Trembling With Fear 09/24/2017

If you go down to the woods today … well actually I feel as though I’ve spent a lot of time in the woods lately. A number of recent submissions have used them as both setting and title causing me some confusion when it comes to responding to the correct authors. It also means I’m somewhat jaded when I come to read yet another story of this ilk. Whilst I have nothing against the woods themselves, the trees after all are our saviours on this planet, I would like to see contributors branch out (bad pun, I know) and try other settings. I don’t think I’ve had a story set in the desert yet, or the bottom of the ocean, or the mouth of a volcano …

Having said all that, I’ve just realised my last story entered at actually drifts into the woods as well. I seem to be as guilty as anyone else. We need to get out of this mindset, after all, it’s a big wide world out there. So that’s my challenge, to you and to myself, – don’t go down to the woods today, give them a break and try another setting.

Stephanie Ellis

Editor, Trembling With Fear

‘Trembling With Fear’ Is Horror Tree’s weekly inclusion of shorts and drabbles submitted for your entertainment by our readers! As long as the submissions are coming in, we’ll be posting every Sunday for your enjoyment.

Stuart Conover

Editor, Horror Tree


We kill all the grass again on Monday.

We do this after throwing black fabric shrouds over the roses, which have begun to shoot new leaflets, red and webby, like witches’ brooms on fire; after Father breaks his back digging trenches for the pachysandra; after Ma sets fire to the vegetable garden. The roses are the most tenacious—prickly thorns clawing and tearing at the blackout material. We don’t need to worry about the trees anymore: they were the first to go. That was a job, felling those trees.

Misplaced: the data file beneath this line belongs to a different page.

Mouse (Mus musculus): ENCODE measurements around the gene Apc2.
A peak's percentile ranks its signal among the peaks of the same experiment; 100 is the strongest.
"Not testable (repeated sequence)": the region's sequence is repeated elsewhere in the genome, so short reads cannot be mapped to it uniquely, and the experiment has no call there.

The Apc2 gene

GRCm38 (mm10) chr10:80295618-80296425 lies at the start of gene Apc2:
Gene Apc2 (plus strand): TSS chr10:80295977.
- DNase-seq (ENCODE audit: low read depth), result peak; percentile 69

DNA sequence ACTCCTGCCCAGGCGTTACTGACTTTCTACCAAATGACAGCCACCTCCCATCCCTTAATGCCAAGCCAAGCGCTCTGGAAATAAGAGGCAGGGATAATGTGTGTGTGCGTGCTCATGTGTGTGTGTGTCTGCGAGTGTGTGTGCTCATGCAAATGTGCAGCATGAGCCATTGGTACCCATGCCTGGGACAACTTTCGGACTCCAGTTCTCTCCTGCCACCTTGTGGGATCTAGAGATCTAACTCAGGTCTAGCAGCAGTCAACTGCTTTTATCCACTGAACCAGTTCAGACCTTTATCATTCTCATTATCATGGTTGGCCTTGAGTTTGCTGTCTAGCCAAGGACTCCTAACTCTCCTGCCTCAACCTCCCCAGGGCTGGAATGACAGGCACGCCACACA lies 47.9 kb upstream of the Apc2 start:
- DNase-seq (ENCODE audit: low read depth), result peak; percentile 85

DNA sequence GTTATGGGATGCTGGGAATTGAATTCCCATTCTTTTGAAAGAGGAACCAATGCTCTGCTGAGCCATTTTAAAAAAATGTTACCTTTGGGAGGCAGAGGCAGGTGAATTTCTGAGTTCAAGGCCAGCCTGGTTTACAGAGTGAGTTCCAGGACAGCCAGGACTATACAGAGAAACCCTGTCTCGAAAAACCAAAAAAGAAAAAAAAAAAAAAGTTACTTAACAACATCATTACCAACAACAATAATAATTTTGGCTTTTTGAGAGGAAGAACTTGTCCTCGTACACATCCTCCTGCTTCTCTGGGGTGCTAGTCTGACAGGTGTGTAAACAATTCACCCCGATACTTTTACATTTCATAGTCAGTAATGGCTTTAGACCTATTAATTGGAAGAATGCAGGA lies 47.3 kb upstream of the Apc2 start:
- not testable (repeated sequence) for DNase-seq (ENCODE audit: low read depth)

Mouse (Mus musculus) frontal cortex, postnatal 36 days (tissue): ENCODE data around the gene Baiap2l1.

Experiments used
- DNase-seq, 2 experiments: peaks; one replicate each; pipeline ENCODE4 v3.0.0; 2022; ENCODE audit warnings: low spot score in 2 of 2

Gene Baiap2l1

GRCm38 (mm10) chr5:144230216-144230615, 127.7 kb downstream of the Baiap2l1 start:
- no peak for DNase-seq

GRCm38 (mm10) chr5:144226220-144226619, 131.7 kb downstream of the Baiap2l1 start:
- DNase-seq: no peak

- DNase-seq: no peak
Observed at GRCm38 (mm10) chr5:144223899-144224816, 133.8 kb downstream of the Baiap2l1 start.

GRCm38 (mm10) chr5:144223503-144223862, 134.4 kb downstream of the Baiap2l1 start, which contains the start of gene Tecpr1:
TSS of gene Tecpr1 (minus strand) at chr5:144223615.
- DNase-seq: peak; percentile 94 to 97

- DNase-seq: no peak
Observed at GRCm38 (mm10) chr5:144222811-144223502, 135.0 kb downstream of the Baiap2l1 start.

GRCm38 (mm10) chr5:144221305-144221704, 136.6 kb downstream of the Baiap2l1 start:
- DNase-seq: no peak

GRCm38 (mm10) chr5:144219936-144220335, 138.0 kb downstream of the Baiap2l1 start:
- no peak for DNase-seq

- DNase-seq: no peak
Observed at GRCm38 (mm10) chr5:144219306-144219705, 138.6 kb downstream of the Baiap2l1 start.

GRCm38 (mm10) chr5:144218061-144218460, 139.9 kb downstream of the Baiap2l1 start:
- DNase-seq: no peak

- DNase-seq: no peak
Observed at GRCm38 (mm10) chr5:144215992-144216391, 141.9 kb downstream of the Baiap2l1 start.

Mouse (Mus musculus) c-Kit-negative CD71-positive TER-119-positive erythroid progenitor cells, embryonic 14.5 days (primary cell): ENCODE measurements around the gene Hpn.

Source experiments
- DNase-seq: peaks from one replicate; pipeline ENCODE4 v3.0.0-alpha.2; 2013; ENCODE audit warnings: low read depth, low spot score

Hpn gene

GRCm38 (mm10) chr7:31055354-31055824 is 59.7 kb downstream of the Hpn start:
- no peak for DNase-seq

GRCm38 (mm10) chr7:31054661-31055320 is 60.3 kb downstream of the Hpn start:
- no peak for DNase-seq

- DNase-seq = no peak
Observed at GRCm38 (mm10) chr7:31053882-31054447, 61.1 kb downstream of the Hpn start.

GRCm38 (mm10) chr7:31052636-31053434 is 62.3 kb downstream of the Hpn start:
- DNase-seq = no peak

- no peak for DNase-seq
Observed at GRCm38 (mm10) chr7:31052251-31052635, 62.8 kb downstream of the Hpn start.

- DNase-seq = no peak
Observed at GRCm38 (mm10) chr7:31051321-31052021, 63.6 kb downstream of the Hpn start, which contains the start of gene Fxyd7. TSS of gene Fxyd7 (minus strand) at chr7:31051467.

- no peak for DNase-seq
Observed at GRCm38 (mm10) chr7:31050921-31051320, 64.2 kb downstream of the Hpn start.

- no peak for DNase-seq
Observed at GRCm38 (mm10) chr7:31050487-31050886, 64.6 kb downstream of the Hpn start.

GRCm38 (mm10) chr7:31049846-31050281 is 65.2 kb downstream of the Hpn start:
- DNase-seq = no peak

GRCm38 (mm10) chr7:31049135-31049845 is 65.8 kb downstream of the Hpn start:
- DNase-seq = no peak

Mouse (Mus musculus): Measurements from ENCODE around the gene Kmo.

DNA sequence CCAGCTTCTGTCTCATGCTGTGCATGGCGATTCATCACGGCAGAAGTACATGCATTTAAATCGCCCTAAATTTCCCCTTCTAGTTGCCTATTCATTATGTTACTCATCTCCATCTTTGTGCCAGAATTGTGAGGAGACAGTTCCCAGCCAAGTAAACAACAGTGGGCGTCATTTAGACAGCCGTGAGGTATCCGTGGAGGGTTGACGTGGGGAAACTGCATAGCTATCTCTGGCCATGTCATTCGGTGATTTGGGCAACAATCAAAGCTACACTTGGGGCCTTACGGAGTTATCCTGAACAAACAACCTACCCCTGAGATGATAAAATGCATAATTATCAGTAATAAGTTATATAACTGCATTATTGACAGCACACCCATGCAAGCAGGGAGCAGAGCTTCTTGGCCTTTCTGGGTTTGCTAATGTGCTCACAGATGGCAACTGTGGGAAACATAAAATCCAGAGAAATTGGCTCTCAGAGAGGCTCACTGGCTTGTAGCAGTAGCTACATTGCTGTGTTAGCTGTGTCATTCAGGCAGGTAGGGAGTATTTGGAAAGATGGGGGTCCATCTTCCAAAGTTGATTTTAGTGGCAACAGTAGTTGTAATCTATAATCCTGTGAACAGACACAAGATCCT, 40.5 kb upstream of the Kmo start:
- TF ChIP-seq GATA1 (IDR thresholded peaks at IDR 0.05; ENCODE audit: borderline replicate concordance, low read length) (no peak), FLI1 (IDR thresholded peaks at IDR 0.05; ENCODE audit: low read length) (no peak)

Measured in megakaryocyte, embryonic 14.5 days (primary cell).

The Sandersons across the street work their yard in the same way—they’ve got almost an acre. We never see them sitting still, but all this weekend their house has stood dark and silent. Even the lone crow who used to hang out on their satellite dish hasn’t appeared since Friday morning.

In the kitchen, Ma gets out the can-opener and slices the lids off our last five tins of beans and Vienna sausages, checking the production date before spooning the mess into a bowl. Black beans this time, flavored with rancid spices and the remaining dried herbs, now tasteless as dust. We complain about the herbs, but Father assures us they’re edible—if you can call dust edible—since anything harvested before should be safe. The sausages are as flavorless as baby’s fingers, which is a good thing if you’re living on a diet of them. Also, this is the last real meat we’ll have; all that’s in the markets now are genetically-engineered cow and pig parts.